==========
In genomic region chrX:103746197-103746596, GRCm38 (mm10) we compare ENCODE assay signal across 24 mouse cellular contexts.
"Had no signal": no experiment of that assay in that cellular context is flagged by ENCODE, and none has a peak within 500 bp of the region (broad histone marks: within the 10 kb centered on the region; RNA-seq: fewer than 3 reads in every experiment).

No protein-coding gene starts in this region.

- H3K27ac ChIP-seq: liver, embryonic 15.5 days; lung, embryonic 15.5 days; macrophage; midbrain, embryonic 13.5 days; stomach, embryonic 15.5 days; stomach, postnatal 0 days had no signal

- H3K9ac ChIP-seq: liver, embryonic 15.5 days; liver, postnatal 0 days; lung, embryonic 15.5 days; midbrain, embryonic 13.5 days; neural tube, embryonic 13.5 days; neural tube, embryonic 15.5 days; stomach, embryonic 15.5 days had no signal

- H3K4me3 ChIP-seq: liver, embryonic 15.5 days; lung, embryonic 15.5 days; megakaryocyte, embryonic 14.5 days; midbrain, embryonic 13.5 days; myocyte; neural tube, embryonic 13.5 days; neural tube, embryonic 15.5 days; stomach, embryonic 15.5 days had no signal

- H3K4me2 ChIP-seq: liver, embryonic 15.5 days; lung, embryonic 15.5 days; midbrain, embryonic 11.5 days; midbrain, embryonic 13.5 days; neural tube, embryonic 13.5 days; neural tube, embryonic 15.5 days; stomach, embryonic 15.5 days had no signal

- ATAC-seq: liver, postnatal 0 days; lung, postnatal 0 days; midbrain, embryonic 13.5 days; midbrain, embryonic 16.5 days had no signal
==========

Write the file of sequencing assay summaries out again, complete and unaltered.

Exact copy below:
In genomic region chrX:103746197-103746596, GRCm38 (mm10) we compare ENCODE assay signal across 24 mouse cellular contexts.
"Had no signal": no experiment of that assay in that cellular context is flagged by ENCODE, and none has a peak within 500 bp of the region (broad histone marks: within the 10 kb centered on the region; RNA-seq: fewer than 3 reads in every experiment).

No protein-coding gene starts in this region.

- H3K27ac ChIP-seq: liver, embryonic 15.5 days; lung, embryonic 15.5 days; macrophage; midbrain, embryonic 13.5 days; stomach, embryonic 15.5 days; stomach, postnatal 0 days had no signal

- H3K9ac ChIP-seq: liver, embryonic 15.5 days; liver, postnatal 0 days; lung, embryonic 15.5 days; midbrain, embryonic 13.5 days; neural tube, embryonic 13.5 days; neural tube, embryonic 15.5 days; stomach, embryonic 15.5 days had no signal

- H3K4me3 ChIP-seq: liver, embryonic 15.5 days; lung, embryonic 15.5 days; megakaryocyte, embryonic 14.5 days; midbrain, embryonic 13.5 days; myocyte; neural tube, embryonic 13.5 days; neural tube, embryonic 15.5 days; stomach, embryonic 15.5 days had no signal

- H3K4me2 ChIP-seq: liver, embryonic 15.5 days; lung, embryonic 15.5 days; midbrain, embryonic 11.5 days; midbrain, embryonic 13.5 days; neural tube, embryonic 13.5 days; neural tube, embryonic 15.5 days; stomach, embryonic 15.5 days had no signal

- ATAC-seq: liver, postnatal 0 days; lung, postnatal 0 days; midbrain, embryonic 13.5 days; midbrain, embryonic 16.5 days had no signal